Gardening

I often hear stories of how homeowners plan to protect their shrubs during a cold snap. Sometimes homeowners have good intentions, but they do more to damage than protection of their shrubs during a cold snap.

If your shrubs and trees have been properly cared for then they should come through this winter with little or no problems. Keep these tips in mind in order to prevent damage this year.

Maintain a three to five inch layer of mulch around plants at all times. Mulch helps to insulate root systems. Mulch also helps to protect the soil from rapid temperature fluctuations.

Do not prune during a cold snap. You may wait until March to shape most evergreens and summer blooming plants. Remember to prune spring blooming plants such as azaleas, forsythia and spirea after flowering.

Do not fertilize at this time. Fertilizing now, like pruning, may stimulate growth that future cold conditions would likely injure or kill.

Cover tender plants with old quilts, blankets, or sheets to help reduce frost and cold damage. This technique may not be practical for all plants, but it can be used to protect a special shrub, semi hardy plants, etc. It may be necessary to use sticks or poles to prop up blankets, quilts or other heavy covering to prevent branches or limbs from breaking.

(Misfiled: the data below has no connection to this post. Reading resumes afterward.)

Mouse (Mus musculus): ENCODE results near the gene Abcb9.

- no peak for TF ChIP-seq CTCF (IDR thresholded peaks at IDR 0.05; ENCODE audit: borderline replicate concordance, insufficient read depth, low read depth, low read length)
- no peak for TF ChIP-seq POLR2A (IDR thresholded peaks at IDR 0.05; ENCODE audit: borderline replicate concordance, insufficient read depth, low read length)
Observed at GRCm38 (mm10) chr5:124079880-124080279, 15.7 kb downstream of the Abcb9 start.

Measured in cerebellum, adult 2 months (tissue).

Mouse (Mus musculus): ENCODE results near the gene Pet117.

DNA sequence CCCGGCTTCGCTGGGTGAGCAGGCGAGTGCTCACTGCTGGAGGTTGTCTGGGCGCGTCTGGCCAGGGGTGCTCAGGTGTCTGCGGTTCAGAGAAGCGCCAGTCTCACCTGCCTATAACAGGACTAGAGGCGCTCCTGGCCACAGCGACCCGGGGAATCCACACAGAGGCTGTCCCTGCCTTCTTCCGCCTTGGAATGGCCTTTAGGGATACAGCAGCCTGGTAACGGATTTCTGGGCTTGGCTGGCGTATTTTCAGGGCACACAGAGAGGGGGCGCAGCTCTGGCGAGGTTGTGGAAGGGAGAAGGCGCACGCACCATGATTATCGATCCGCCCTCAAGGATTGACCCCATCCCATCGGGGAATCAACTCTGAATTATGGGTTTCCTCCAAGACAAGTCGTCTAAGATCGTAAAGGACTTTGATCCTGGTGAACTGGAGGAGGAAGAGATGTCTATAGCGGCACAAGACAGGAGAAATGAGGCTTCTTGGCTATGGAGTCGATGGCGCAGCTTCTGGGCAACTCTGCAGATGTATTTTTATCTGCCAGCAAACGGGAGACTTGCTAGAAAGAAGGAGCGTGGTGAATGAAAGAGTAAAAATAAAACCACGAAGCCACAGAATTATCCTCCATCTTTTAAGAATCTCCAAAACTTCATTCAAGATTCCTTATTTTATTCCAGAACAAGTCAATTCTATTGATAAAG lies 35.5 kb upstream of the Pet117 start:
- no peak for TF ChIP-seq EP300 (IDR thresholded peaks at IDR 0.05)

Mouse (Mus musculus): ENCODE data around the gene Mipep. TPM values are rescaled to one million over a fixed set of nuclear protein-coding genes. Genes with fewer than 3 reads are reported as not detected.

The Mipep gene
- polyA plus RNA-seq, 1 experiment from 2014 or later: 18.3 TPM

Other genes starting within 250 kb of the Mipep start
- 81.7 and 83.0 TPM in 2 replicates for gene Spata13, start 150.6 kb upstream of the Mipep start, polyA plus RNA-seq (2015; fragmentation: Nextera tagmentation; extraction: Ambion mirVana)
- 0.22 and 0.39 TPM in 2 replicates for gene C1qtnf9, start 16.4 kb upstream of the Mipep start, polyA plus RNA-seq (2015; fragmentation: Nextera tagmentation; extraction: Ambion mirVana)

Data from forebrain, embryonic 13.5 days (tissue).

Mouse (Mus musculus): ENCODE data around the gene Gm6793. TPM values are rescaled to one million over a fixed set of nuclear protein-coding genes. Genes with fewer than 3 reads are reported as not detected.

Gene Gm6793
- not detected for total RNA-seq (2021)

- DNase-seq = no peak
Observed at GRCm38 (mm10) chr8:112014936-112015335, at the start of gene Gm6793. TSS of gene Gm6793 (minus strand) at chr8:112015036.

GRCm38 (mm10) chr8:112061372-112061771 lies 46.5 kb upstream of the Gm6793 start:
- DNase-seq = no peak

Plastic can be used as a nighttime cover too, but be sure to take it off on sunny warm days to prevent heat damage to plants.

For more information on cold damage and how to prevent damage to your flower beds and shrubbery this winter, contact the Polk County Extension office at 770-749-2142 or uge2233@uga.edu.